Even with white noise (or a fan going) I can't deal with the sound of a child whining or a baby crying or a dog yapping or a door slamming or a foot tapping or a vacumn cleaner or an alarm going off or a motorcycle driving by or children playing the same room I'm in ... it's not that they startle me (although some do), it's that they are just too loud an annoying - creating stress and tension and a sort of anxiety attack that can last for hours.

It's only when I don't get enough sleep that soft sounds (like someone else eating) really irritate me.

Wow, this describes what I go through to a T! It's interesting that these items (lets add lawnmowers and ice chewing to the list), only bother me on some occasions, but can then ruin my day for hours. I'm interested in your observation about sleep, and plan to try tracking my sleep patterns to look for a corallation.

My doctor has been helping me with some "fixation" issues I get from time to time (can't stop working on a project, or reading web forums like this one all night long LOL). As mentioned elsewhere in this thread, these sound issues often feel like a fixation as well. Once I tune into the sound, I notice it more and more, until I am anticipating it before it has left my MIL's mouth (ice chewing, in her case). The interesting part is that my doctor tells me that ADHD often goes hand in hand with some mild OCD symptoms, and that OCD symptoms have been linked to imbalances between dopamine levels and seritonin levels in our brains. Now seratonin helps regulate our sleep patterns, and melatonin (a precursor used to create seritonin) is only produced by our bodies when we are in deep sleep, so it could be concievable that these are all tied together. Lack of quality sleep=neurochemical imbalances=OCD symptoms=sound fixations?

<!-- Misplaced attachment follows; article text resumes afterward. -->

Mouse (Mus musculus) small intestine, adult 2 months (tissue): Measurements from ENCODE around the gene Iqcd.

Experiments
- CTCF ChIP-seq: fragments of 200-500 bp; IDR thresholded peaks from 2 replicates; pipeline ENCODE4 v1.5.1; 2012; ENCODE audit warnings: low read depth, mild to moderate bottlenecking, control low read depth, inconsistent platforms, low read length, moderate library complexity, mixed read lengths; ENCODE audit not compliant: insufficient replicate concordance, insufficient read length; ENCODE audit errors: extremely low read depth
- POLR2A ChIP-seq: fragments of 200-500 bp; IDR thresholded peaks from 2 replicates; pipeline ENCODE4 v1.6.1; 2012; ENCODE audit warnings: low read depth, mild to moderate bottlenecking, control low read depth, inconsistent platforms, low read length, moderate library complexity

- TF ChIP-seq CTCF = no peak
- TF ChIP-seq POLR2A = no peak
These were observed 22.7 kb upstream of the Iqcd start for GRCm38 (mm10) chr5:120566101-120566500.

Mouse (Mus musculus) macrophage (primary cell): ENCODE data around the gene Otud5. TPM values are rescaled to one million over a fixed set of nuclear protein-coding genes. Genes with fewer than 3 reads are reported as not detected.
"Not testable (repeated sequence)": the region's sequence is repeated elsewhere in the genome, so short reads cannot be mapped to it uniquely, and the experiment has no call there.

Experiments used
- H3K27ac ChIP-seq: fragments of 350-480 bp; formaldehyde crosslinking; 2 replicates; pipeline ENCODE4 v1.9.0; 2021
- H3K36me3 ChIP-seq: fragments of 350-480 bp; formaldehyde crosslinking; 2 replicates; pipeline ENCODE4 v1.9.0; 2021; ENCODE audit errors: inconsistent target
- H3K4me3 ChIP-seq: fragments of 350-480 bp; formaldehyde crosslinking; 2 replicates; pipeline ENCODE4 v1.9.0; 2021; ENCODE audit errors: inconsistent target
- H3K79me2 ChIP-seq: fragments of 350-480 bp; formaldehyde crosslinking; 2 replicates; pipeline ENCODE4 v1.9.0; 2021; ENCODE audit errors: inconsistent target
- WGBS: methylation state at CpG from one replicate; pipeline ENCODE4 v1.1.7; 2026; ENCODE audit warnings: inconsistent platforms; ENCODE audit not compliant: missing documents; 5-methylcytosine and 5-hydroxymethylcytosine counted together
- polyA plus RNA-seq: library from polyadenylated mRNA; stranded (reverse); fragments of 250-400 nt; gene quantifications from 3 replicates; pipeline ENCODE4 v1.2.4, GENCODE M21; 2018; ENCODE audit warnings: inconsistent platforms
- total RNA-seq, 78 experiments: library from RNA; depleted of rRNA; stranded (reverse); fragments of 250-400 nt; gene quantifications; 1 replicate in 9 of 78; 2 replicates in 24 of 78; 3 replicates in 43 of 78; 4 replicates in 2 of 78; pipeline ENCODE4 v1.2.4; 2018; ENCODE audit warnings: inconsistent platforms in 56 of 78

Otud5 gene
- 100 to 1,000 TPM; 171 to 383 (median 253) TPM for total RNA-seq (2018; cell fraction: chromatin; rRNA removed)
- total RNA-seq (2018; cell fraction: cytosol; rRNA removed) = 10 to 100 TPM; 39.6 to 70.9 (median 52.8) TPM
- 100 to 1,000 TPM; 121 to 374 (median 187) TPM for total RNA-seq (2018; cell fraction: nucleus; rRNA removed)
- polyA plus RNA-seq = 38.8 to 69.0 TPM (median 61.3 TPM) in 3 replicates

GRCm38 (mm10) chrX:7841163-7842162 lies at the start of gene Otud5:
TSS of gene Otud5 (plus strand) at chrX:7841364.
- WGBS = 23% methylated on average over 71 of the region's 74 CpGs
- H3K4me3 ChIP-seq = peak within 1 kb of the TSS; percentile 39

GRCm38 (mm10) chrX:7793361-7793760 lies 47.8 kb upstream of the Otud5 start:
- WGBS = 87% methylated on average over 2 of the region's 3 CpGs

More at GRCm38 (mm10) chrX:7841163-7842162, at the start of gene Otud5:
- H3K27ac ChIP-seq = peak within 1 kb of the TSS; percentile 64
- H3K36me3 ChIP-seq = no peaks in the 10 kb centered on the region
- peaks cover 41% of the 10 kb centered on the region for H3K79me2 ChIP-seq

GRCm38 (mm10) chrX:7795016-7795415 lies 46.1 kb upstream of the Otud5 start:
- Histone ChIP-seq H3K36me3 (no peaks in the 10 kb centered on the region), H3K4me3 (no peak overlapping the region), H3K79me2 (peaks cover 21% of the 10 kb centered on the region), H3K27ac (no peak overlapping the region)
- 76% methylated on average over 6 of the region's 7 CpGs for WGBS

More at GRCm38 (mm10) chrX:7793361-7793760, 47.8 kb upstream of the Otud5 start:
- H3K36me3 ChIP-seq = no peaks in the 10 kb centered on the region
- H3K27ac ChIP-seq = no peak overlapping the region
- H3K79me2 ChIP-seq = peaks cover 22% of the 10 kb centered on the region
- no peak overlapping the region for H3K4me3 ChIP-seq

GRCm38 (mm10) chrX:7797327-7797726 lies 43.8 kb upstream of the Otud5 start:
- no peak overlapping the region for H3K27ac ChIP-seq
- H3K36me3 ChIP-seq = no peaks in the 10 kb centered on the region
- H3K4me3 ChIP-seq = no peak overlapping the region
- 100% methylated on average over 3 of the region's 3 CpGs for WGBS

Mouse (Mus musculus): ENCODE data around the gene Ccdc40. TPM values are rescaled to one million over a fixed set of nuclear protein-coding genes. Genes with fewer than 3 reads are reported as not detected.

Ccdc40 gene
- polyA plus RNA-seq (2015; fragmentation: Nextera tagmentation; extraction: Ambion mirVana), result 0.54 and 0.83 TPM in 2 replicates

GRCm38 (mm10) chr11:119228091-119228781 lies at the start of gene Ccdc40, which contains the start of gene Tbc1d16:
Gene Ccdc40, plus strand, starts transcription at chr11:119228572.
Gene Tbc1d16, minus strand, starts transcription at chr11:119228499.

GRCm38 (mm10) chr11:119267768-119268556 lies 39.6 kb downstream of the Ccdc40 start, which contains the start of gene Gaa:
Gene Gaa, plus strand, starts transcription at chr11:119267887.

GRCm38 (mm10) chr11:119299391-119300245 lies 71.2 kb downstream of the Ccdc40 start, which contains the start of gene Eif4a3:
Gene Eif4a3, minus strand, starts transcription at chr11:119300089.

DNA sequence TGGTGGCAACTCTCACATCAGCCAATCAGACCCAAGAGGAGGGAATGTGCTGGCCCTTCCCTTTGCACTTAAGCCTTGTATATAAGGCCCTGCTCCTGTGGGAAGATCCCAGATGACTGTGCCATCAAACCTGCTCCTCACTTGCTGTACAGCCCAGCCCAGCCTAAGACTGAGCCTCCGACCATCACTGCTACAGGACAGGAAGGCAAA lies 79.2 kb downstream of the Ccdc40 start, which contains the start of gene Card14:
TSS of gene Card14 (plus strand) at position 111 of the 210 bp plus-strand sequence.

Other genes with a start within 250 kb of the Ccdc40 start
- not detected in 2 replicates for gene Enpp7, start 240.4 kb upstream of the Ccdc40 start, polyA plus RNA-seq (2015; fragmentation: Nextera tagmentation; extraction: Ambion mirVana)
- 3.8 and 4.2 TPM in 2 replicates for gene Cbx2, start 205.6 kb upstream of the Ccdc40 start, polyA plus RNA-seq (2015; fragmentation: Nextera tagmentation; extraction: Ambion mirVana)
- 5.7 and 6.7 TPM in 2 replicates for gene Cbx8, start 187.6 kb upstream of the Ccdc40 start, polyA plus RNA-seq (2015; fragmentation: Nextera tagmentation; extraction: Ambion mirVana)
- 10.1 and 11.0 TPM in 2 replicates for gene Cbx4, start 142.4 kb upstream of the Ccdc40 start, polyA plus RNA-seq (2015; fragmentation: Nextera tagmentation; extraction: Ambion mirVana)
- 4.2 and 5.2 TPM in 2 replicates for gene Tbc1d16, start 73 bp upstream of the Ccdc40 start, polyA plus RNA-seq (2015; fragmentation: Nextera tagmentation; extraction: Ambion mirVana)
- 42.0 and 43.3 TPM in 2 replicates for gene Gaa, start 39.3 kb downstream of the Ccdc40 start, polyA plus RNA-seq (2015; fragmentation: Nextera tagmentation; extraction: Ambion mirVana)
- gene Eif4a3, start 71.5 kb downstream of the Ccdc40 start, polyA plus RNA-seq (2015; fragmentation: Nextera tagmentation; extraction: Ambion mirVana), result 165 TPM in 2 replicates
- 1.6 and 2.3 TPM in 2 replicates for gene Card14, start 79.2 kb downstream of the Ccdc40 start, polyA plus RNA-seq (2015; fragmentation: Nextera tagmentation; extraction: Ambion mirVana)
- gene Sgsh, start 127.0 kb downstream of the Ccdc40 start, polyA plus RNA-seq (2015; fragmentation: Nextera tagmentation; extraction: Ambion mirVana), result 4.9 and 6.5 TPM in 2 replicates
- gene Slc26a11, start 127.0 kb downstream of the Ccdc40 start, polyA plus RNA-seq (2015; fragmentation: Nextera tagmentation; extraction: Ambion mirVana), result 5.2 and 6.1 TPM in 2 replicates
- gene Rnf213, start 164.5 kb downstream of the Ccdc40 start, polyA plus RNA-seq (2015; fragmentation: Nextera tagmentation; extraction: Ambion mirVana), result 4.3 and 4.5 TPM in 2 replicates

Time for bed...

rubbdog
07-18-08, 08:32 AM
Thanks for the replies, to be honest I've only just started to look into it. I'm 45 and my dad always had this sensitivity too. My sister's the same as me and 2 (out my 4) kids are the same. I could name a number of things that I'm completely over sensitive to but eating noises are the worst. My poor mum...I just can't be around her when she eats. Some people bother me more than others but the feeling of irritation is so intense. It gets to the point where I have to leave the room and have perfected all sorts of avoidance techniques over the years so I don't have to be around people eating.

I do find myself sort of 'zooming in' on someone and once their eating sounds are upsetting me I do tend to focus entirely on that, with the extreme irritation building up inside. Then I'm stuck, I either have to leave the room or wait for them to finish the last mouthful and stop eating. Then I just carry on as normal. It's exhausting I must say. I'm now thinking that I sound really crazy:eek:

Funnily enough, I have never been irritated by my own eating!

Kinddog
See my previous post about that "zooming in " behavior, and as an experiment, try eating with earplugs in. What I've found is that all of a sudden the sound of my own eating is horrendously loud, defeating the purpose of putting earplug in in the first place!

Lunacie
07-18-08, 09:31 AM
Chewing ice has to be about the worst sound!

Fortunately I don't spend any time around ice chewers anymore.

*knocks on wood*

sloppitty-sue
07-18-08, 10:50 AM
My poor mum...I just can't be around her when she eats. Some people bother me more than others but the feeling of irritation is so intense. It gets to the point where I have to leave the room and have perfected all sorts of avoidance techniques over the years so I don't have to be around people eating.



I was just talking about this type of thing with my therapist this week. I also have these "sensitivities" and more . . . and they are part of the reason why I doubt the possibility of my ever having another serious romantic relationship or marriage. When I've been forced to look at it (like when someone has had to spend the night, like a close friend travelling from across the country, etc.), I realize that the things I'm "wierd" about are quite numerous. And most people (when I've told them, I try to hide it instead if possible) seem really wigged out by my issues.

When you mentioned how some peoples' eating is more irritating than others, I remembered telling my therapist about how growing up there were many mornings where I'd be sitting at the table in tears because of my father's eating. And my poor younger sisters still are upset to this day about my hostile morning behavior that always consisted of the remark, "DO YOU HAVE TO EAT THAT HERE!??"